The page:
9. Jayne--you obviously know my answer to this! Virtual volunteering is going to grow as everyone becomes more comfortable and sophisticated in using the technology. It will lose some of its "new" appeal over time, of course. But once people realize they can tap just about any sort of expertise through cyberspace, I believe the idea will take off. I also predict creative uses for the emerging real-time video capacity of the Web.
10. I do believe that the future of virtual volunteering is expansion. I do think more agencies will engage in it as they join the movement into cyberspace. I don't really see any negatives. I guess that there could be a small group of volunteers who might want to shift their focus from in-person to virtual volunteering, but the agencies' challenge will be to accommodate them. In the meantime, I think that they will find themselves getting many *new* volunteers via cyberspace.
11. It will grow. I think the WEB is opening up for interactivity, so volunteering will include hosting chats or lectures. I think agencies will be able to better access government info or current events, that they skip over now.
12. I think many organizations have technology inertia challenges. I've contacted other organizations and discussed volunteering with them virtually, giving them the pros of having a volunteer offsite, yet available for researching, coding, etc, however they all feel it's necessary to have someone onsite even though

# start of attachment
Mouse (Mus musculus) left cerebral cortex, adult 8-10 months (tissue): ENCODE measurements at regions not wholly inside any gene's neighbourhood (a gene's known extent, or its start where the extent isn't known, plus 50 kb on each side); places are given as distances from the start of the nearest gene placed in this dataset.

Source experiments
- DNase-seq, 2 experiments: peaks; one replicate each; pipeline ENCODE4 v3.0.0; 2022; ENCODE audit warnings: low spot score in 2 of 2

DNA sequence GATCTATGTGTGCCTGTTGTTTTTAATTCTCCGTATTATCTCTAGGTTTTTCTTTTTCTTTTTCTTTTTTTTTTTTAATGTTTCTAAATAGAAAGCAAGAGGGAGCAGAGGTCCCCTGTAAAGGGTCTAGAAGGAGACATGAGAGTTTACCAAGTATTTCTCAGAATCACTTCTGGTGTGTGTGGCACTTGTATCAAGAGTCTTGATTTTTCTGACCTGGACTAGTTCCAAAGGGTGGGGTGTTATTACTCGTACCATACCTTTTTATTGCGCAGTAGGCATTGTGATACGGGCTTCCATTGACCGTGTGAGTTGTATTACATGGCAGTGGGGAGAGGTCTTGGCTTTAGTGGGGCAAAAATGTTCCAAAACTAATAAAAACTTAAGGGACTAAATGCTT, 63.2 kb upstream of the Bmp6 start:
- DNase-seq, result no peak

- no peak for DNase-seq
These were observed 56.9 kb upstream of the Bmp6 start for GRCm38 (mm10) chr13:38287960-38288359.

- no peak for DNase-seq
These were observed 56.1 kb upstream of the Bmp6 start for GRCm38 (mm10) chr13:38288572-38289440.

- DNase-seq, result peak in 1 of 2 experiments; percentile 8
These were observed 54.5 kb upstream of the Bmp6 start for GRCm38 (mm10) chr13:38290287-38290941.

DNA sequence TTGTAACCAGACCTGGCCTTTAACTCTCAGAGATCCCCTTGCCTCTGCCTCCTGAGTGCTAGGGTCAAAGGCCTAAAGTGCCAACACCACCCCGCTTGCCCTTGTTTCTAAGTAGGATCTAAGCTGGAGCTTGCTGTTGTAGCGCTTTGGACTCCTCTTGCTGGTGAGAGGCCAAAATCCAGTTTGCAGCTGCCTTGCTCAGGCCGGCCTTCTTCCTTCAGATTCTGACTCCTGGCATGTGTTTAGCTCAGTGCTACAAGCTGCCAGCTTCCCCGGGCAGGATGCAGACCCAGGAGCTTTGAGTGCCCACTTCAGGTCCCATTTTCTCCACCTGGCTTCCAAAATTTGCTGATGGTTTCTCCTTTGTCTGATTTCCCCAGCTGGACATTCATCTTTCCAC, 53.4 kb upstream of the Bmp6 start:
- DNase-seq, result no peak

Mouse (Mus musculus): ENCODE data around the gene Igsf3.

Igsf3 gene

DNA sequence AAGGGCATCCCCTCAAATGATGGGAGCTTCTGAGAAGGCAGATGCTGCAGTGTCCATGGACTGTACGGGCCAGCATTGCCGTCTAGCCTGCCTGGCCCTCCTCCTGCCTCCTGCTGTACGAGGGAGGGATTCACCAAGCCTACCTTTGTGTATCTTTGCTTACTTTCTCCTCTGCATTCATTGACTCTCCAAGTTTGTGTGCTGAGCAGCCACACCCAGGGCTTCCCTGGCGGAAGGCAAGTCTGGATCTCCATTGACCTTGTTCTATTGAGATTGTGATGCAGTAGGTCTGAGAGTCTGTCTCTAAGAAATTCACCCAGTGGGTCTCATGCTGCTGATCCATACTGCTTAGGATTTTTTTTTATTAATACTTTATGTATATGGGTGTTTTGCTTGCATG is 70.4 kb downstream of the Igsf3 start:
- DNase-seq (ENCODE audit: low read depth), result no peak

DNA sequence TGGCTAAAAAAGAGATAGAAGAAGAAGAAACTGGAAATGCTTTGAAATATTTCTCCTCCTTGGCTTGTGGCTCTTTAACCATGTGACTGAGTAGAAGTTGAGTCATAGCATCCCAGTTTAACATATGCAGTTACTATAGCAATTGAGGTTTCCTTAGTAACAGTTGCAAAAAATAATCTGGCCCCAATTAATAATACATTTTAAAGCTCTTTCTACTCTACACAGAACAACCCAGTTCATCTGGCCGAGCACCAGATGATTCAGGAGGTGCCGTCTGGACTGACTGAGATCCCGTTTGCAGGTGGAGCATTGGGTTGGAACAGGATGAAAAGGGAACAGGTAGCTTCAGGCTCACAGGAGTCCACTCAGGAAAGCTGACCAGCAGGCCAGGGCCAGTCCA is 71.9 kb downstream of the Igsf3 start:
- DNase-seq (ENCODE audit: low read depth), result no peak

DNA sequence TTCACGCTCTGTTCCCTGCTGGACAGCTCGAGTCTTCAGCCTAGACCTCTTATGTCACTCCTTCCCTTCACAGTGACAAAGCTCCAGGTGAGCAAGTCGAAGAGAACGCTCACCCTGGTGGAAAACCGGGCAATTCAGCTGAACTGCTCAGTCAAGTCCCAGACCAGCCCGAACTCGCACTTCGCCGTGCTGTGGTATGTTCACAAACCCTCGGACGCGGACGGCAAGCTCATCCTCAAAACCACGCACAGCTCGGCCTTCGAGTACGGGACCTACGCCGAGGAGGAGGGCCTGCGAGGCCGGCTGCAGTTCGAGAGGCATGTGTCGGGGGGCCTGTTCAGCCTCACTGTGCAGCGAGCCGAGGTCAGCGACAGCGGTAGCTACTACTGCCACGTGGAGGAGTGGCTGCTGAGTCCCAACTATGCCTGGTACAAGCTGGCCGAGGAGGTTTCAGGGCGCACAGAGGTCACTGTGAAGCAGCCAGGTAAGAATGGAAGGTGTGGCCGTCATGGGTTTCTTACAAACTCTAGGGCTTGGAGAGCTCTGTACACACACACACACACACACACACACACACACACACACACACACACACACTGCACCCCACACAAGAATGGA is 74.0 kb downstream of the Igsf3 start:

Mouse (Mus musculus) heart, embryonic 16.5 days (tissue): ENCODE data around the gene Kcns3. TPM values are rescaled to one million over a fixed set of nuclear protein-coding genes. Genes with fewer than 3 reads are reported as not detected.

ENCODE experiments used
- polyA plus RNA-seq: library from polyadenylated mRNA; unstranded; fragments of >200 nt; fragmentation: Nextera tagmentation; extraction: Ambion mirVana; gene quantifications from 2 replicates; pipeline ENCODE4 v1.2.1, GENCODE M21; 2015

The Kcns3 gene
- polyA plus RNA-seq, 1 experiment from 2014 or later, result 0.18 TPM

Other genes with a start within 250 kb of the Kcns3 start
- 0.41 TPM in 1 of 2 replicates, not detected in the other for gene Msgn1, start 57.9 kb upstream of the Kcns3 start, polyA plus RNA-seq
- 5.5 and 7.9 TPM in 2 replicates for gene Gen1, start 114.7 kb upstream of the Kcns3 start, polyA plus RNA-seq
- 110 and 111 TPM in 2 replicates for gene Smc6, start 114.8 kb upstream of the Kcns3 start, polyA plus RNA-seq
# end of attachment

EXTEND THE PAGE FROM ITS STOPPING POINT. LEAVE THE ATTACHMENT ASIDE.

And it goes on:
13. Virtual volunteering IS the future, or at least a bold part of it. It will become a required part of every volunteer program, even those that still need face-to-face interaction, since the principles being learned by VV go far beyond volunteer assignments that are solely performed via computer. Computers will become the primary communcation and contact device with many volunteers and the methodology for establishing this system is now being tested by VV.
14. My organization works with over 30 smaller non-profits across our state. Most of them do not have computers. As they do, their needs for assistance in this "new" area will evolve & increase. VV will be the ONLY reliable way to provide assistance in many of our rural programs. Seems to me [living in Oregon's only urban area!] that rural programs will be able to drastically increase the resources available to them by exploring the concept of VV/cyber service. Our programs focus on tutoring for non- and low-literate adults. While native speakers with no or low reading skills do not usually have computers in their homes, our English as a Second Language [ESL] students often do. This project has helped us think about [we're not ready to DO it yet, but we're getting there!] the potential to tutor ESL students on-line.
15. It will grow in importance, scope and variety.
16. I'd like to think it will grow. In my own program, I think the first place VV will expand is to offer people support, like a virtual support group.
17. Virtual volunteering has the potential to becomne the option of choice for many potential volunteers as they seek to retain the essence of volunteerism whilst making meaningful contributions to a society that is becoming increasingly global.